The alt-left vs. the alt-right

By Joseph Farah

When President Trump again Tuesday denounced not only the Klan, the neo-Nazis, the white supremacists and the plain old racists who were clearly guilty of violence, thuggery, instigating mayhem and, possibly, even murder in Charlottesville, Virginia, he also point out accurately and – and this point – even courageously that there was, indeed, another side to this story.

He called that side the “alt-left.”

At least one network even credited him with coining the term, even though I used it a year ago. I even defined it – and other sites are crediting me with it.

I still have a problem defining the alt-right, however. For now, let’s accept the definition of the media and the left, though I repeat myself.

To them, racists, skinheads, the Klan, fascists, white supremacists, neo-Nazis and that ilk define the alt-right. So be it. But let’s get to the rationale behind this association of this scum, this vermin, this collection of social and intellectual human debris with the right side of the political spectrum.

How do you get there?

  • The right believes in limited government, something the left despises. Do neo-Nazis? Do fascists? The Nazis of Germany were “national socialists.” That’s how they got their name. The fascists of Germany and Italy were socialists who put the power of the state in the hands of one man.
  • The right believes all men and women are created equal in the image of God. Do racists, Klansmen and white supremacists? How could they? Clearly, they believe one or more races is intrinsically better in some way.
  • The right believes it’s wrong to punish people for crimes of their ancestors or to give special privileges to descendants of victims of past injustice, especially the victims of racial persecution. Yet, isn’t that also an insidious form of racism perpetrated by the left? Isn’t that an effort to foment new injustices to address old ones by the left?

I could go on and on. This alt-right business, even under the definition of the left, doesn’t hold any water.

So, let me speak to the motivation of linking the right with ignorance, bigotry and hatred. Can you guess? Just read Dinesh D’Souza’s book “The Big Lie: Exposing the Nazi Roots of American Left” for a much more comprehensive and historically well-documented explanation. If you’d like an equally thorough exposé of the Democratic Party’s deep relationship with the Ku Klux Klan, I would suggest you read Ben Kinchlow’s outstanding book, “Black Yellowdogs,” in which he reveals the hideous truth that the KKK was simply the military wing of the Democrats.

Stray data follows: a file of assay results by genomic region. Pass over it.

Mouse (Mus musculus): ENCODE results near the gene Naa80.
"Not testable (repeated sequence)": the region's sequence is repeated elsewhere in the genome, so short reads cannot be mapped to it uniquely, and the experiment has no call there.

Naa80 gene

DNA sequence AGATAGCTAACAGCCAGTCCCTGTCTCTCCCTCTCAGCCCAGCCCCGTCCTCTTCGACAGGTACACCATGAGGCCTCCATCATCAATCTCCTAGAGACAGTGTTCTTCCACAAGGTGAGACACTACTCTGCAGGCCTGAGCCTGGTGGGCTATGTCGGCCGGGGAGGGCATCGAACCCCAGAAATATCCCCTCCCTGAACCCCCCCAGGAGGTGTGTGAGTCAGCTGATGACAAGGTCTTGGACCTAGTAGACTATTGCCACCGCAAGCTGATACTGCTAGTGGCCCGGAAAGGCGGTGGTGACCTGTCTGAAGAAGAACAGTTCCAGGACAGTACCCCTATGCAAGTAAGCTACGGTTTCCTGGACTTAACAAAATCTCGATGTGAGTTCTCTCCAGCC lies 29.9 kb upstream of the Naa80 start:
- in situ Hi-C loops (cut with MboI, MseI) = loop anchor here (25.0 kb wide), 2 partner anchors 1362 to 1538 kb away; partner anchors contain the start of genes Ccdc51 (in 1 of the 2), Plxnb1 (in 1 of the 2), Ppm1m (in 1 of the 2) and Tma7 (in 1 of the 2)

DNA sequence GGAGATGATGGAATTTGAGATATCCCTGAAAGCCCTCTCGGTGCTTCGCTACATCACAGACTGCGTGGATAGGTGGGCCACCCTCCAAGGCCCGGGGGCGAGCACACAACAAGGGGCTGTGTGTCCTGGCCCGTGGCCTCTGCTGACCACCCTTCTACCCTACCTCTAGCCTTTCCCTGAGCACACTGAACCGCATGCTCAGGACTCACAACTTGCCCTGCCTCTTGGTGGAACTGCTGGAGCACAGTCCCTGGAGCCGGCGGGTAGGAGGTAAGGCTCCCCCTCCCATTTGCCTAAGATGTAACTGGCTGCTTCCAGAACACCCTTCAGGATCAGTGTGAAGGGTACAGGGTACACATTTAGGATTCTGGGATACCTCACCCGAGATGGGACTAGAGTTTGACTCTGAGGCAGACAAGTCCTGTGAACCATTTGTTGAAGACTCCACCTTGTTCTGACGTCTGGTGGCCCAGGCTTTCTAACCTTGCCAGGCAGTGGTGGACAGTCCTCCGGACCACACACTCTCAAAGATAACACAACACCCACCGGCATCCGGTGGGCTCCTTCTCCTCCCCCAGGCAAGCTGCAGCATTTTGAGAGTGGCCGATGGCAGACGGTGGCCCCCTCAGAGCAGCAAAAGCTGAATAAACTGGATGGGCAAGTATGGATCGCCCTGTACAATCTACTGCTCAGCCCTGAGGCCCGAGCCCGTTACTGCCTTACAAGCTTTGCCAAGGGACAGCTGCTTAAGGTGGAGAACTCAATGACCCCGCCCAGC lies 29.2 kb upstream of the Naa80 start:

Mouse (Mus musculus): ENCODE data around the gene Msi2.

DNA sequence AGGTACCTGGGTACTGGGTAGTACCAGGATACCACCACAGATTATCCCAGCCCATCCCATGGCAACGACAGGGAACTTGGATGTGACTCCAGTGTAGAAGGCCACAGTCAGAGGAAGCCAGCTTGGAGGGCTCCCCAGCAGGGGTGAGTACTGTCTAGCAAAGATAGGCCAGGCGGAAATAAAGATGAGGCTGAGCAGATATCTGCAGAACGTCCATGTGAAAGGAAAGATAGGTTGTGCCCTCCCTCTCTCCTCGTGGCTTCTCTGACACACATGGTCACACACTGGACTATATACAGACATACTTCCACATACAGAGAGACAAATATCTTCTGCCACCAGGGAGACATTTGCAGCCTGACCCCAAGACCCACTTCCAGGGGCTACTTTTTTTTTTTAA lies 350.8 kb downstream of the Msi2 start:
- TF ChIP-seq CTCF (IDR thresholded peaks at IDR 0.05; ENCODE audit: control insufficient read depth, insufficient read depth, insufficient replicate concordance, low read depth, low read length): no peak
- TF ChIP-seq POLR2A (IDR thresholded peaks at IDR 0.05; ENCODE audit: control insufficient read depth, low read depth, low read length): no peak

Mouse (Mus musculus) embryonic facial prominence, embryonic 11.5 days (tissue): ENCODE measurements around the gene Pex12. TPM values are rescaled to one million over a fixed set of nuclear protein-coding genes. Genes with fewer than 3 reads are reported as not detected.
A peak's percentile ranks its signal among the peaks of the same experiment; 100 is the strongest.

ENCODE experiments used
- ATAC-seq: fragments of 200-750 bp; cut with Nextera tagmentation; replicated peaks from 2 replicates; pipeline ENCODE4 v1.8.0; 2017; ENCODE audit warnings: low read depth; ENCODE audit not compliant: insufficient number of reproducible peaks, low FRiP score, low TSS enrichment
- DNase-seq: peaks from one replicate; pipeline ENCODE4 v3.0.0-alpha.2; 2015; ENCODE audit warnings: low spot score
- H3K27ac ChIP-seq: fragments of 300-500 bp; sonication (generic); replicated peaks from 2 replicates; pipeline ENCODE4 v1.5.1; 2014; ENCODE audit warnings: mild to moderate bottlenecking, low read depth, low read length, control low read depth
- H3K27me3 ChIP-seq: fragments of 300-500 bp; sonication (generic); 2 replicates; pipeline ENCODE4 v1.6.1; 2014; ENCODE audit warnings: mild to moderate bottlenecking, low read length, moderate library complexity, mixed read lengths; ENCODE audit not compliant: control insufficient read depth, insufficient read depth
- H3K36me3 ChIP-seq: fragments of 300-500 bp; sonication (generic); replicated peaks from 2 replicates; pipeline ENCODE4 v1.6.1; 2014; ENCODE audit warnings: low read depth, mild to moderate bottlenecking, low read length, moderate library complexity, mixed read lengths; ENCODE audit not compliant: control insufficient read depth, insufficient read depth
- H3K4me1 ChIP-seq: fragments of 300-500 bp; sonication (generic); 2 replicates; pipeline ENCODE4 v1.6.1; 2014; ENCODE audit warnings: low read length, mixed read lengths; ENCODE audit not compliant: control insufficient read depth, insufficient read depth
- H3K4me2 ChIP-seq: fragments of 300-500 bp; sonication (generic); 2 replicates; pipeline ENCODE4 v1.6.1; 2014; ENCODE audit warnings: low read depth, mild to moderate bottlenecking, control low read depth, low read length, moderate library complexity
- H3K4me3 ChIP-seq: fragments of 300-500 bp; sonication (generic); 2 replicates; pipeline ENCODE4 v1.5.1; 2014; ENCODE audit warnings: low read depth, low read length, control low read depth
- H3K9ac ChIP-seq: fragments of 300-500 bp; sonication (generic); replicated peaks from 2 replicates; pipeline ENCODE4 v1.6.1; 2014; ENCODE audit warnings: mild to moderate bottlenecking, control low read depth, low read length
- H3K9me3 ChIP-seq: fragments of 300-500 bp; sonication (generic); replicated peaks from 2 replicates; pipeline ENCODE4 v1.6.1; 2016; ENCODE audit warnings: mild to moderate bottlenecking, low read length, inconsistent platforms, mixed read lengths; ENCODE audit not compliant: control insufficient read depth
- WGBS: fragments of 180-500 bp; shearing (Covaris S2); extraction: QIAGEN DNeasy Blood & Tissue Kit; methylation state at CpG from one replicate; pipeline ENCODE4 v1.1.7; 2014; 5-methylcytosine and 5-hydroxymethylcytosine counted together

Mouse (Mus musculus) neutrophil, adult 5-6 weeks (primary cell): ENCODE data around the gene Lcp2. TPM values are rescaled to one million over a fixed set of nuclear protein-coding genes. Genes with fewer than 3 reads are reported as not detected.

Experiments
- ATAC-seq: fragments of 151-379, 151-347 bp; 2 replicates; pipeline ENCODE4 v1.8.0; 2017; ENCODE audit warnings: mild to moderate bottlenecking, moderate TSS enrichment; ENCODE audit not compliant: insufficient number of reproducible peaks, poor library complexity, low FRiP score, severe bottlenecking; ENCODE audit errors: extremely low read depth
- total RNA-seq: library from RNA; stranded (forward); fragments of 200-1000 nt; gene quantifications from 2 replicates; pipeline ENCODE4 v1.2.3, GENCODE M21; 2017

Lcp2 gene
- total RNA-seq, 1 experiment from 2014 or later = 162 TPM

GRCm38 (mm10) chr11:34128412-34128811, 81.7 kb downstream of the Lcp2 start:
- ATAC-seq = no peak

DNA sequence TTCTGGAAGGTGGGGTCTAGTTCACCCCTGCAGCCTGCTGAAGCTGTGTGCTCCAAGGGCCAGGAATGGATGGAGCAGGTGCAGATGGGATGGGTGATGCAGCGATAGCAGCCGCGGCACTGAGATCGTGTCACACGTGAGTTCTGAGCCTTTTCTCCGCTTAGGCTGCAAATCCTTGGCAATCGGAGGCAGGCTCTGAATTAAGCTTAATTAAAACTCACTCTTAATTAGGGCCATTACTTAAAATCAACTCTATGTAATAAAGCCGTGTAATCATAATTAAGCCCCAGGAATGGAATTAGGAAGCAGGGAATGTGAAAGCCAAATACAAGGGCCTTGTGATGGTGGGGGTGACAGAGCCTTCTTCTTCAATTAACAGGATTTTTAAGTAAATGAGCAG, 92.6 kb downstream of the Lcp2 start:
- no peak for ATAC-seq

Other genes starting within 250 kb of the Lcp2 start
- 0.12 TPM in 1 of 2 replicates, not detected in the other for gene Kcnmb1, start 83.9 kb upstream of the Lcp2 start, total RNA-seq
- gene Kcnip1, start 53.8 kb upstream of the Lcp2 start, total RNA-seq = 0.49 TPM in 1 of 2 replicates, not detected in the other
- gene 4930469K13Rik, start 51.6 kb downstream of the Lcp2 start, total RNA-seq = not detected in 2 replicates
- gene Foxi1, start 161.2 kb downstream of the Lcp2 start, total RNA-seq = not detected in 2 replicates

Knowing that, as most influential Democrats do, wouldn’t you want to pin those labels on the other guys – especially a Republican president who has far more in common with Abraham Lincoln than anyone trying to tear down historical monuments associated with the Confederacy – or, for that matter, any great American leader of the past, from George Washington to Thomas Jefferson?

Do you get what’s going on here?

It’s a scam. And you can take that to the bank from the guy who actually coined the term “alt-left.” It’s a switcheroo. It’s way of accusing others of doing what you do. It’s a shell game, a hustle, a flim-flam.

I tell you this, by the way, as a former leftist who saw the light.

The hard left doesn’t hate violence. They historically embrace it.

The hard left doesn’t hate racism. They employ it as a political weapon.

The hard left doesn’t hate fascism. They invented it.

The hard left doesn’t hate Nazism. They defended it until the day the Nazis attacked a country they loved more – the Soviet Union.

The hard left doesn’t hate white supremacists. They give them far more credit than they deserve and offer them legitimacy by associating them with those with whom they disagree politically, up to and including the president of the United States.

Media wishing to interview Joseph Farah, please contact [email protected].

Leave a Comment